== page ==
Albion History, Albion New York
About Me
About Me
Neil Johnson

Neil Johnson, PhD.
Albion Village Historian

I was born in Rogers City, Michigan, grew up near Detroit, and went to the University of Michigan and Wayne State University in Detroit, where I received my BA and MA in Anthropology.  I moved to New York to get my PhD in Anthropology at Cornell and I and my family have lived here ever since.  My interest in history was fostered by Dr. Arnold Pilling, my mentor at Wayne State, who was interested in ethnohistory.  Therefore, my work with him involved extensive archival research, working with abstracts, and local histories.
We moved to Orleans County, on Lake Ontario in Western New York, in 1970, and to Albion, the county seat, in 1977.  I have been the Albion Village Historian since September 1982.  By a unique New York State law, passed in 1918, every village, town, and county must have a municipal historian to record its history.  We are not highly paid—it is generally a part-time job—but we do know our community and can help researchers find what they need.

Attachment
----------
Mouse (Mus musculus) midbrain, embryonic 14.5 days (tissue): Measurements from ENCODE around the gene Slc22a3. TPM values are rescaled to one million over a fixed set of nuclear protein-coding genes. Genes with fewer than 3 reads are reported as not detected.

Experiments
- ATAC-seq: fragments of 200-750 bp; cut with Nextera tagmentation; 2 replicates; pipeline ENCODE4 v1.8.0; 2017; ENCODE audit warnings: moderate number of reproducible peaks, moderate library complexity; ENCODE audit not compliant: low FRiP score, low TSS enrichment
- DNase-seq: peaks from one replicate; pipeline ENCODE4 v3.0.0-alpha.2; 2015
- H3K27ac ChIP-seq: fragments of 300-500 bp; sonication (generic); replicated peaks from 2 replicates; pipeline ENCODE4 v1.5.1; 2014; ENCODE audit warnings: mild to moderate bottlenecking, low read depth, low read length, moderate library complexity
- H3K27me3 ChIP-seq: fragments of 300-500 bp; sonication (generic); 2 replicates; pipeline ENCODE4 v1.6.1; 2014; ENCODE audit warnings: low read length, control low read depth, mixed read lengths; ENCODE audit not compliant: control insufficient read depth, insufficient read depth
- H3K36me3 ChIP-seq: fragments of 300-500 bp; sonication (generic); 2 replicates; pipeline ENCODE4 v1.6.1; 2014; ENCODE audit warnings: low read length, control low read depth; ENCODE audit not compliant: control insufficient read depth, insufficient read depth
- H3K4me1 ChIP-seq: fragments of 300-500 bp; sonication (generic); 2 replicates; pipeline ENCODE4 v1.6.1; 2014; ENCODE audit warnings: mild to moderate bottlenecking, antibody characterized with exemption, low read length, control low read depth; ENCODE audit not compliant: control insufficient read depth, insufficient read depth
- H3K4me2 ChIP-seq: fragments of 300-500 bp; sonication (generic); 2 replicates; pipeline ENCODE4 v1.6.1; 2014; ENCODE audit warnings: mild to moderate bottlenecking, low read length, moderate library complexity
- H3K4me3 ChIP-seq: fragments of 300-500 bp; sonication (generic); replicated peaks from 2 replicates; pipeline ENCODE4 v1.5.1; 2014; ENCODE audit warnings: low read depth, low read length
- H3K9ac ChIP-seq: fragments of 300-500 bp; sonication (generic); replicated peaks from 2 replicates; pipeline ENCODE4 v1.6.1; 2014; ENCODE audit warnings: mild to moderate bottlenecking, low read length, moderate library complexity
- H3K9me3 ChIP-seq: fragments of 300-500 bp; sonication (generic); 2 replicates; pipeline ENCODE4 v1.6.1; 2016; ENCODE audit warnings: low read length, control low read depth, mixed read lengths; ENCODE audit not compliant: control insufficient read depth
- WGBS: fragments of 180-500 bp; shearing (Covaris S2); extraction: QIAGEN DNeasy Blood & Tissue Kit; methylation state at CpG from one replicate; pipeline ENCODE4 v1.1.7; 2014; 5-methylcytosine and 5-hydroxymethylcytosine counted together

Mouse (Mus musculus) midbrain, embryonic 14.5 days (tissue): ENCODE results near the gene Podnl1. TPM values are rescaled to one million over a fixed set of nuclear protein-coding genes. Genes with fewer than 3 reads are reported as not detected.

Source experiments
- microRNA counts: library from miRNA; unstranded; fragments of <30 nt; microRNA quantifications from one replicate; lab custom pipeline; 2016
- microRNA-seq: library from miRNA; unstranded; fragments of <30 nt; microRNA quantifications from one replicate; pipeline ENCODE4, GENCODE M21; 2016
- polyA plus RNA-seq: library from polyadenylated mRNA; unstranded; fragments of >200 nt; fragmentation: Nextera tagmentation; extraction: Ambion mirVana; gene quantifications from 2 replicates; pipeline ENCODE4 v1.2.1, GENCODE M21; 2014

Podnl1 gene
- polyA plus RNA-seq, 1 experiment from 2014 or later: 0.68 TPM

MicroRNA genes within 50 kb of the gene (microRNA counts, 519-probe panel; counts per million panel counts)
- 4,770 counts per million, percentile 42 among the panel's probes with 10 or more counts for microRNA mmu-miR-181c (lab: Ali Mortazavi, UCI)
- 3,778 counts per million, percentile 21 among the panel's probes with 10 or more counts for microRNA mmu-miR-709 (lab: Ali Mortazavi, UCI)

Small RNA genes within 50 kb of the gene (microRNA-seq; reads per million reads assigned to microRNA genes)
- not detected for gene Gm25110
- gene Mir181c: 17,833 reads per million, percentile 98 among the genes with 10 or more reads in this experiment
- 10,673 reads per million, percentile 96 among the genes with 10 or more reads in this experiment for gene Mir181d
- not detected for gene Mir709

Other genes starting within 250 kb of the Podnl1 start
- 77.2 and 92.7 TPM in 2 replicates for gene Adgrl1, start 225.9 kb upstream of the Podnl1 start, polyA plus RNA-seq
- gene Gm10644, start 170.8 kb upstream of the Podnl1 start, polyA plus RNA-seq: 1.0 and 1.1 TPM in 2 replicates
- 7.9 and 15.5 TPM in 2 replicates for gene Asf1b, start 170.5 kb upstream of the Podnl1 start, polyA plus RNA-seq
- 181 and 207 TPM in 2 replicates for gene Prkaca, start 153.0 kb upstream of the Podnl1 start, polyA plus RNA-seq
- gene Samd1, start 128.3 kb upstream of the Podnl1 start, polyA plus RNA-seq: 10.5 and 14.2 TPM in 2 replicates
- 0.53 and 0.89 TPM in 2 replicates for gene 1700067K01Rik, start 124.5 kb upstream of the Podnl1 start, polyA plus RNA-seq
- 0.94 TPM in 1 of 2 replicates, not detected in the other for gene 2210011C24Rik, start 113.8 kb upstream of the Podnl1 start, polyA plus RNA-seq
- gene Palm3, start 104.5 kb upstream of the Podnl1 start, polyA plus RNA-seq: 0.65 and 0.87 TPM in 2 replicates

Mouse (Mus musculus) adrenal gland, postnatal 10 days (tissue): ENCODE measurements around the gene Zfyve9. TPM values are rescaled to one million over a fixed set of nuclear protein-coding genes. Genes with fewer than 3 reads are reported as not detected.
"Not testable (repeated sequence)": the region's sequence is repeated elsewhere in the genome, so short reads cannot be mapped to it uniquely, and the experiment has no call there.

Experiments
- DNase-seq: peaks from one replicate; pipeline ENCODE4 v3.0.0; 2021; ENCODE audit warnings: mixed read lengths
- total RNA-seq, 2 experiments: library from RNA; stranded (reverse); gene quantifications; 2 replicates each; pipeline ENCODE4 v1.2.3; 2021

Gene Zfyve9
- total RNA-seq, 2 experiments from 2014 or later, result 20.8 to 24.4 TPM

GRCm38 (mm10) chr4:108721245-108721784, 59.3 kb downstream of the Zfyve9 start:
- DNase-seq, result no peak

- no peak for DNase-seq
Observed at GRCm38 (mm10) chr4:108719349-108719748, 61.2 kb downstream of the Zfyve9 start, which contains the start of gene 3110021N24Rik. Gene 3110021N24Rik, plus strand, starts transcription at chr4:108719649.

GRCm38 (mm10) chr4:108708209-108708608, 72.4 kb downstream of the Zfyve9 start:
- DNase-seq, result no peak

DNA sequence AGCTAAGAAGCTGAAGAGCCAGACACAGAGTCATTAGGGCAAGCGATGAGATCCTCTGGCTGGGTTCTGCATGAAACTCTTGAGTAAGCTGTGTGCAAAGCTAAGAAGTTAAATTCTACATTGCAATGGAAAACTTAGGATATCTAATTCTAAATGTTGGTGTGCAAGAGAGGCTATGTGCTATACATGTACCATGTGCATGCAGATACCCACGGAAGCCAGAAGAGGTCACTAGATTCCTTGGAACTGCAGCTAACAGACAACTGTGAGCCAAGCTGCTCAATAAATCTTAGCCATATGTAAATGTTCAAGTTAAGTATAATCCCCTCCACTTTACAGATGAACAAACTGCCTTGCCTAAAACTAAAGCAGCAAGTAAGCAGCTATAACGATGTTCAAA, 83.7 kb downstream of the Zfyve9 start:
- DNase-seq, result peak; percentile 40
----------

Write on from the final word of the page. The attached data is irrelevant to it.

As the village historian, I write a weekly column, Albion, Oh, Albion, which was originally published in the Albion Advertiser and now is in both the Advertiser and the Medina Journal Register.  The original purpose of was to bring these 1298, and growing weekly, columns out where history buffs and genealogists could find them.  However, of course, the site has already grown to include postcard views of Albion, articles, and biographies.
I regard my columns as the first processing of the myriad details that have come down to us in the newspapers and other sources.  I will post the last eight columns but I do not intend to post all 1298 plus.  What I will do is post the articles I make from these columns, where I edit out the disjointedness that results from a weekly column, reorder the columns, and make general corrections in style and fact.  It will take a while to post several million words, but I am aiming at one article a week.
Because I am fulfilling my duties as a part-time historian by writing my column and offering general help, I am not able to undertake detailed free historical or genealogical research.  However, I am wiling to undertake them, as a private individual, for a fee.